Unless the voice assistant boom driven by Google and Amazon tapers off, microphones could be embedded in everything from thermostats and refrigerators to wearables and headphones over the next few years. Tapping into the push to control almost anything with simple spoken commands, a number of companies are trying to train battery-powered devices to be better listeners.
Syntiant, a semiconductor startup founded last year by former engineering executives from Broadcom, is trying to slash the power required for always-on listening applications such as keyword spotting or speaker identification. The company is building chips based on 40-nanometer NOR flash memory that store machine learning models and perform operations in the same place. It plans to enter volume production in the first half next year.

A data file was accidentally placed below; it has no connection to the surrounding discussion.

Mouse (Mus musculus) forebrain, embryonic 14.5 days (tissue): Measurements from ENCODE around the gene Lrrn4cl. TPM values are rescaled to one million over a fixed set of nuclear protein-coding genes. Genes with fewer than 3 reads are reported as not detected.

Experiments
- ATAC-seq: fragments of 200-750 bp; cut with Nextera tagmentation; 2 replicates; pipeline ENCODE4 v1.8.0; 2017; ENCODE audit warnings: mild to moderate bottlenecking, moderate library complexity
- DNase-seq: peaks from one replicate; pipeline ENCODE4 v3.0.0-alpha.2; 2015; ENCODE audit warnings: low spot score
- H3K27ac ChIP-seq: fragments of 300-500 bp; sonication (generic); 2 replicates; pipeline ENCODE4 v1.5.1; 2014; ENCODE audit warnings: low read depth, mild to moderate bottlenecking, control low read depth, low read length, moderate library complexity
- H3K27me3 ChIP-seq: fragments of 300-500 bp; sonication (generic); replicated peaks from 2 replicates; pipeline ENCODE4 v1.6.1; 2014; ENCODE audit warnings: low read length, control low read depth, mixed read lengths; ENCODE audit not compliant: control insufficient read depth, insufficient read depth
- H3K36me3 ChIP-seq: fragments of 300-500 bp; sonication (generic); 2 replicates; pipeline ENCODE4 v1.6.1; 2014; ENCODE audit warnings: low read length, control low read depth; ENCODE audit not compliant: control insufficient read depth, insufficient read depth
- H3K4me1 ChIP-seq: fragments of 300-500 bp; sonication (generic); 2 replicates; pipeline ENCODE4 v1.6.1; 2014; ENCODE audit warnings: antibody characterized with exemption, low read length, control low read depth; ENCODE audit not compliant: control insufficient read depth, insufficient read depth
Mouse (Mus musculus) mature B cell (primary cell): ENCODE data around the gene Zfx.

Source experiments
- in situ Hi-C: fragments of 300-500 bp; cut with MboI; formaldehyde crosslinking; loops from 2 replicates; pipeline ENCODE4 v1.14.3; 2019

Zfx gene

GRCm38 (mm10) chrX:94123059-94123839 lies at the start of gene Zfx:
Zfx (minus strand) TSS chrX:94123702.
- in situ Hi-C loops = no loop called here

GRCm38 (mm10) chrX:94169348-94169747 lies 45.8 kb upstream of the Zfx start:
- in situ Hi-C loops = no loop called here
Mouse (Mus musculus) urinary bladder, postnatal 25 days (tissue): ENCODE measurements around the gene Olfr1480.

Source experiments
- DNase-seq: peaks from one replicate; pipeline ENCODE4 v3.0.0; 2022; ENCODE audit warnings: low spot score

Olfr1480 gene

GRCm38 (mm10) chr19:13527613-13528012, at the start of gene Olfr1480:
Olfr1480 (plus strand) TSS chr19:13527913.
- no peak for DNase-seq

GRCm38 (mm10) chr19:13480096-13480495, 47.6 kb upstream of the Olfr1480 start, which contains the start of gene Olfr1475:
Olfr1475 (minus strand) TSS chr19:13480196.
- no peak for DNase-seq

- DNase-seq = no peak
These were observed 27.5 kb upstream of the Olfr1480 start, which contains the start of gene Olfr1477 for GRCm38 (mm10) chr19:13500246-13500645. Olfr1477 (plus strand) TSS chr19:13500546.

The Irvine, California-based company is jumping into the market for chips aiming to be more efficient than CPUs, graphics processors (GPUs) and digital signal processors (DSPs). Unlike Nvidia, which dominates the training market, Syntiant is focused on running inference inside devices without shipping workloads to the cloud, potentially improving privacy, lowering latency and saving bandwidth. Like training, inference today usually takes place in data centers.